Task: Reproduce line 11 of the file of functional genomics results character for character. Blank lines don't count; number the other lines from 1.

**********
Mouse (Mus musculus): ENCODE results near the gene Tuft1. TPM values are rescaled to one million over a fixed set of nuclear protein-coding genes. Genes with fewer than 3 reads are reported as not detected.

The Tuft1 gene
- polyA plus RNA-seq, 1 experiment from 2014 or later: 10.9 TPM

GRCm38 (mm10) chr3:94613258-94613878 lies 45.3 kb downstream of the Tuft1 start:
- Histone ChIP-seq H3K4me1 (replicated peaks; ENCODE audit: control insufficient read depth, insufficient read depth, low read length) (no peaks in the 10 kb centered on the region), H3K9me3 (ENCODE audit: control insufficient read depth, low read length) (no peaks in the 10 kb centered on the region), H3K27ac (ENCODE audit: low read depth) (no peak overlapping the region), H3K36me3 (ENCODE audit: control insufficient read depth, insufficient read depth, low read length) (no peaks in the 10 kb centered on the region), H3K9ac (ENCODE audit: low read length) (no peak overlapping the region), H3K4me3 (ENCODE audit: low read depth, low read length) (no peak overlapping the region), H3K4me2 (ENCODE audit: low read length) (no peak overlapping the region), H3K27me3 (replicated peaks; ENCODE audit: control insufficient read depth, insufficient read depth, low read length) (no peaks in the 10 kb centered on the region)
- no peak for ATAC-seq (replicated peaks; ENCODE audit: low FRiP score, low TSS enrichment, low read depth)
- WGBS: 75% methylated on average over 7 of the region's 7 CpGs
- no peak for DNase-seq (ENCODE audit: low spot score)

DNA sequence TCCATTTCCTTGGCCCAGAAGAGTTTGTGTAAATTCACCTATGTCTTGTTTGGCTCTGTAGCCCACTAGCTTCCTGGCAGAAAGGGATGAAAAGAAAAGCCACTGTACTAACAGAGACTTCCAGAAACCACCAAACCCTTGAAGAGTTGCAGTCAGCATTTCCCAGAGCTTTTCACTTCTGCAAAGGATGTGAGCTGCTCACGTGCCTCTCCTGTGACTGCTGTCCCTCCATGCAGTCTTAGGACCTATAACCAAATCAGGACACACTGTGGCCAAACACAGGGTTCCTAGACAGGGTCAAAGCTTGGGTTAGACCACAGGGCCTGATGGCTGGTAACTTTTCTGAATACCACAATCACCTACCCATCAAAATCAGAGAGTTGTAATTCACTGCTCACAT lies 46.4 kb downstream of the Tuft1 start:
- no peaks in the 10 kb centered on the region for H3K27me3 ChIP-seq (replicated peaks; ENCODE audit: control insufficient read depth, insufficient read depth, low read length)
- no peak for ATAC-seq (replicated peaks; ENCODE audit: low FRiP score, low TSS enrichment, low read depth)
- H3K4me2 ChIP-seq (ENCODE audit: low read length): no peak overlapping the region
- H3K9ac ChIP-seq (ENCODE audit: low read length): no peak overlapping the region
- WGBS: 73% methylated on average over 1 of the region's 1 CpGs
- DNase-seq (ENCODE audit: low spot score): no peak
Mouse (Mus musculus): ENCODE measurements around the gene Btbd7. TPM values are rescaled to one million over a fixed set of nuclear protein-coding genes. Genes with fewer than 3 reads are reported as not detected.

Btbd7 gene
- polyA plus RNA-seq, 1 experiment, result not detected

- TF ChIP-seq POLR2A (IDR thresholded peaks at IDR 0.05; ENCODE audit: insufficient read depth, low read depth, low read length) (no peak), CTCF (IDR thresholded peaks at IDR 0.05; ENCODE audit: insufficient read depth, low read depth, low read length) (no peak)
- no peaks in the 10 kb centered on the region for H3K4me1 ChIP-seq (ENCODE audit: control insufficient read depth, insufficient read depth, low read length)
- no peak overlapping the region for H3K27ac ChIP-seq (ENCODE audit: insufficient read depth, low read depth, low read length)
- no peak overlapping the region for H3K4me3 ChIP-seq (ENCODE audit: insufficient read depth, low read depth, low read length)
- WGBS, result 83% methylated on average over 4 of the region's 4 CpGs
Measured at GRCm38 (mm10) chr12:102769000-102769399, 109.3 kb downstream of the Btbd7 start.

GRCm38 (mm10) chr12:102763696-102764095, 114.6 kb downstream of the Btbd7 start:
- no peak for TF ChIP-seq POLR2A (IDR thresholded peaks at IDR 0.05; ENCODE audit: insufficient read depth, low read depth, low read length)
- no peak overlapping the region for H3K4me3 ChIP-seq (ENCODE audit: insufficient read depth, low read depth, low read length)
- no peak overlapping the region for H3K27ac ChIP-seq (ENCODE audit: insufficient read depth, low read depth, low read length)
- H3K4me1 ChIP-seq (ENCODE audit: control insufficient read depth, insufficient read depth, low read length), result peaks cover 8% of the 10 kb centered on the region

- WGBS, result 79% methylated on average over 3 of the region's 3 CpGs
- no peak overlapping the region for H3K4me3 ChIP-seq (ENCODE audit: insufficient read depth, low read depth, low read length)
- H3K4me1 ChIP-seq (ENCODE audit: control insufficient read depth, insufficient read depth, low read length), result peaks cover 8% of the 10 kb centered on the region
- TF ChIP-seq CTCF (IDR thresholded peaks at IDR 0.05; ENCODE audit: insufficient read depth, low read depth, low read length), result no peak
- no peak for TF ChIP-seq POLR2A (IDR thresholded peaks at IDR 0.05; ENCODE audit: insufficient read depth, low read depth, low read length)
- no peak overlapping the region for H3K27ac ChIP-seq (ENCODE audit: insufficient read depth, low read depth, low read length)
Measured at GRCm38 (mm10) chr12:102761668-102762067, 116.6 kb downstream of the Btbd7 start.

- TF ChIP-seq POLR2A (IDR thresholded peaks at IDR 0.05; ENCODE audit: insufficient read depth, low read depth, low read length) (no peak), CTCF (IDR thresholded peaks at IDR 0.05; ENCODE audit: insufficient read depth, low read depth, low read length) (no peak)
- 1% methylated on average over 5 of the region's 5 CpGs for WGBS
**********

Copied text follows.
- no peak for ATAC-seq (replicated peaks; ENCODE audit: low FRiP score, low TSS enrichment, low read depth)